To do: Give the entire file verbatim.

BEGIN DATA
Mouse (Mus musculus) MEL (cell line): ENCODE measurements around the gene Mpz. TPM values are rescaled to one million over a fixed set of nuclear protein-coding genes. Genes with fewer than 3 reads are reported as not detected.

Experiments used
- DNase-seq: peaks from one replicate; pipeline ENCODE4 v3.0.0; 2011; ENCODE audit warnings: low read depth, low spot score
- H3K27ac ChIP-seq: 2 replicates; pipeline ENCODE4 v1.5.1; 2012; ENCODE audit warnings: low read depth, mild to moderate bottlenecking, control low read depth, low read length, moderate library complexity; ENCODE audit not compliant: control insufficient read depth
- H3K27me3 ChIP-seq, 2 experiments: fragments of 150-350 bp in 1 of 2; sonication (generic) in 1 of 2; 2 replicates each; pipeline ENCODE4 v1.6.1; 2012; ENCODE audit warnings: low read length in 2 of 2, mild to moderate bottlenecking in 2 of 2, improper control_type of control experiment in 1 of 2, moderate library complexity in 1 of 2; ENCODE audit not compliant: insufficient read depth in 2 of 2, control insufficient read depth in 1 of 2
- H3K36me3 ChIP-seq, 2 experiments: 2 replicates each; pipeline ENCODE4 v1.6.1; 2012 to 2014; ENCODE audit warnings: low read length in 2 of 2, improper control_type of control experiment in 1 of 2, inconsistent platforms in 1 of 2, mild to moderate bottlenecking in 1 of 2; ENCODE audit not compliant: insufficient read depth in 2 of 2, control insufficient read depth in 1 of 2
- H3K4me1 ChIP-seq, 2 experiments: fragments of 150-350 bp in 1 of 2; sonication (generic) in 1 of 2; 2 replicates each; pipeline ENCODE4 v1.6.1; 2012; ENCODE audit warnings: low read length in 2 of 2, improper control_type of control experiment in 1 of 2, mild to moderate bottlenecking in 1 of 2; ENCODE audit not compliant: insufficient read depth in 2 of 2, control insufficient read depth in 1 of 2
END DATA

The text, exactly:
Mouse (Mus musculus) MEL (cell line): ENCODE measurements around the gene Mpz. TPM values are rescaled to one million over a fixed set of nuclear protein-coding genes. Genes with fewer than 3 reads are reported as not detected.

Experiments used
- DNase-seq: peaks from one replicate; pipeline ENCODE4 v3.0.0; 2011; ENCODE audit warnings: low read depth, low spot score
- H3K27ac ChIP-seq: 2 replicates; pipeline ENCODE4 v1.5.1; 2012; ENCODE audit warnings: low read depth, mild to moderate bottlenecking, control low read depth, low read length, moderate library complexity; ENCODE audit not compliant: control insufficient read depth
- H3K27me3 ChIP-seq, 2 experiments: fragments of 150-350 bp in 1 of 2; sonication (generic) in 1 of 2; 2 replicates each; pipeline ENCODE4 v1.6.1; 2012; ENCODE audit warnings: low read length in 2 of 2, mild to moderate bottlenecking in 2 of 2, improper control_type of control experiment in 1 of 2, moderate library complexity in 1 of 2; ENCODE audit not compliant: insufficient read depth in 2 of 2, control insufficient read depth in 1 of 2
- H3K36me3 ChIP-seq, 2 experiments: 2 replicates each; pipeline ENCODE4 v1.6.1; 2012 to 2014; ENCODE audit warnings: low read length in 2 of 2, improper control_type of control experiment in 1 of 2, inconsistent platforms in 1 of 2, mild to moderate bottlenecking in 1 of 2; ENCODE audit not compliant: insufficient read depth in 2 of 2, control insufficient read depth in 1 of 2
- H3K4me1 ChIP-seq, 2 experiments: fragments of 150-350 bp in 1 of 2; sonication (generic) in 1 of 2; 2 replicates each; pipeline ENCODE4 v1.6.1; 2012; ENCODE audit warnings: low read length in 2 of 2, improper control_type of control experiment in 1 of 2, mild to moderate bottlenecking in 1 of 2; ENCODE audit not compliant: insufficient read depth in 2 of 2, control insufficient read depth in 1 of 2